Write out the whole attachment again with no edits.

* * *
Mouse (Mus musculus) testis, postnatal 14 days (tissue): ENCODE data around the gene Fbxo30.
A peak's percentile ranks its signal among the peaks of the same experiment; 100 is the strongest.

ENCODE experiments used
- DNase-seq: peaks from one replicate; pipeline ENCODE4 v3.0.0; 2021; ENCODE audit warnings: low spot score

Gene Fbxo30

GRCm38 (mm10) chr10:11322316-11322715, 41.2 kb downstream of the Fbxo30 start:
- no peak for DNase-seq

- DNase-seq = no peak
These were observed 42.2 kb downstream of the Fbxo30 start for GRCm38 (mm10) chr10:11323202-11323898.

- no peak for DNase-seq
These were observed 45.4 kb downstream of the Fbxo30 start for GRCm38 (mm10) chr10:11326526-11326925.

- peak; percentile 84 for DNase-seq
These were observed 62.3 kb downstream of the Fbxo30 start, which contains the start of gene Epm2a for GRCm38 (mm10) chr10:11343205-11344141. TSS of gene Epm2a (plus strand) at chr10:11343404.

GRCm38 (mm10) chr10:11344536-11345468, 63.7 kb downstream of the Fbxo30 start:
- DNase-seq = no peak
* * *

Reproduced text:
Mouse (Mus musculus) testis, postnatal 14 days (tissue): ENCODE data around the gene Fbxo30.
A peak's percentile ranks its signal among the peaks of the same experiment; 100 is the strongest.

ENCODE experiments used
- DNase-seq: peaks from one replicate; pipeline ENCODE4 v3.0.0; 2021; ENCODE audit warnings: low spot score

Gene Fbxo30

GRCm38 (mm10) chr10:11322316-11322715, 41.2 kb downstream of the Fbxo30 start:
- no peak for DNase-seq

- DNase-seq = no peak
These were observed 42.2 kb downstream of the Fbxo30 start for GRCm38 (mm10) chr10:11323202-11323898.

- no peak for DNase-seq
These were observed 45.4 kb downstream of the Fbxo30 start for GRCm38 (mm10) chr10:11326526-11326925.

- peak; percentile 84 for DNase-seq
These were observed 62.3 kb downstream of the Fbxo30 start, which contains the start of gene Epm2a for GRCm38 (mm10) chr10:11343205-11344141. TSS of gene Epm2a (plus strand) at chr10:11343404.

GRCm38 (mm10) chr10:11344536-11345468, 63.7 kb downstream of the Fbxo30 start:
- DNase-seq = no peak